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Claiming a tax deduction for motor vehicle expenses

As a business owner, you can claim a tax deduction for expenses for motor vehicles used in running your business.

Last updated 19 June 2024


Media: Claiming deductions – Motor vehicle expenses Link (Duration: 01:18)

For a summary of this content in poster format, see Motor vehicle expenses (PDF, 761KB)This link will download a file.

Types of vehicles

Cars (for income tax purposes) are defined as motor vehicles (including 4-wheel drives) designed to carry both:

  • a load less than one tonne
  • fewer than 9 passengers.

Other vehicles include:

  • motorcycles
  • vehicles designed to carry either
    • one tonne or more (such as a utility truck or panel van)
    • 9 passengers or more (such as a minivan).

The motor vehicle must be owned, leased or under a hire-purchase agreement.

If you operate your business as a company or trust, you can also claim for motor vehicles provided to an employee or their associate as part of their employment.

Expenses you can claim

You can claim:

  • fuel and oil
  • repairs and servicing
  • interest on a motor vehicle loan
  • lease payments
  • insurance cover premiums
  • registration
  • depreciation (decline in value).

Make sure you use the correct calculation method when claiming motor vehicle expenses. Using the wrong method can lead to incorrect claims. For more information, see Calculation methods for claiming business motor vehicle expenses.

Separate private from business use

If you use a motor vehicle for both business and private use, you must be able to correctly identify and justify the percentage that you are claiming as business use. The percentage that is for private use isn't claimable and fringe benefits tax may apply (see Cars and FBT). This is an area where we often see errors made.

It is important to keep records. You can use a logbook or diary to record private versus business travel. For more information, see Motor vehicle expense records you need to keep.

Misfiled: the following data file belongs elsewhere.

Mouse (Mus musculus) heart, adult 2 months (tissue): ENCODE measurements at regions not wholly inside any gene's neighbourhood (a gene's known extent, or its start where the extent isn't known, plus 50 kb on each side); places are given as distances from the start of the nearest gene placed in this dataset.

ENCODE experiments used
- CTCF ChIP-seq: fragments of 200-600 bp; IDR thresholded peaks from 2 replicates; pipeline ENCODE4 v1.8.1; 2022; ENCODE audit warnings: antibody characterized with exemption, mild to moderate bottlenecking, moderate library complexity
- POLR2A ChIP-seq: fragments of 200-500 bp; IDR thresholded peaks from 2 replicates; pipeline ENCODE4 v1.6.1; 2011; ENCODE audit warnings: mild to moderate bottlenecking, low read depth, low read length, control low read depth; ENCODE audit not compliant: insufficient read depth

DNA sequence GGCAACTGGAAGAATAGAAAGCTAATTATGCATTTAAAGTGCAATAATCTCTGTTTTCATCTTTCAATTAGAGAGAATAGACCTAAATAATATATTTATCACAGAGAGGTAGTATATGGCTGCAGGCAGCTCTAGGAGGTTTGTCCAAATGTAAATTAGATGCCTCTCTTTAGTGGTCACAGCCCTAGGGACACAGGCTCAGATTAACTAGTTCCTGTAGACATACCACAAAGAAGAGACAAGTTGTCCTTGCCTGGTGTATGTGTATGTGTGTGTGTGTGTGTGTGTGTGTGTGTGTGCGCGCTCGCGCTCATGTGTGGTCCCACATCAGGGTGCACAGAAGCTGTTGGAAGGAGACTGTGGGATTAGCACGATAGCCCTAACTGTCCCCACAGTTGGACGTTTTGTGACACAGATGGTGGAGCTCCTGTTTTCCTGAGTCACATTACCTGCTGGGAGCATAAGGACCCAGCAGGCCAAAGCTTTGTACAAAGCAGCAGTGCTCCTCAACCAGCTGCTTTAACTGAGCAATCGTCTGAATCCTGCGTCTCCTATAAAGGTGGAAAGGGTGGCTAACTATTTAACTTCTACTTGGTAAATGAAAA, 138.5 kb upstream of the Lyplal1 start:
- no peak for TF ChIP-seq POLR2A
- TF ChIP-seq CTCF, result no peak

Travelling between your home and your place of business is considered private use, unless you are a home-based business and your trip was for business purposes. For more information, see Motor vehicle expenses for a home-based business.

You can also refer to Motor vehicles used by shareholders of private companies.

Car limit

There is a limit on the cost you can use to work out the depreciation of passenger vehicles (except motorcycles or similar vehicles) designed to carry a load of less than one tonne and fewer than 9 passengers.

Work out how to claim motor vehicle expenses, depending on your business structure and the type of vehicle.

Check how sole traders and some partnerships can use the cents per kilometre method for car-related business expenses.

Sole traders and some partnerships can use the logbook method when claiming expenses for a car.

The actual cost method may be the only method you can use to claim your business's motor vehicle expenses.

Information on motor vehicle expenses for a home-based business.

How to claim expenses when your employees use a vehicle as part of running the business.

Information for private companies providing vehicles to a shareholder or their associate (not as an employee).

The records you need to keep for your business's motor vehicle expenses depend on how you calculate your claim.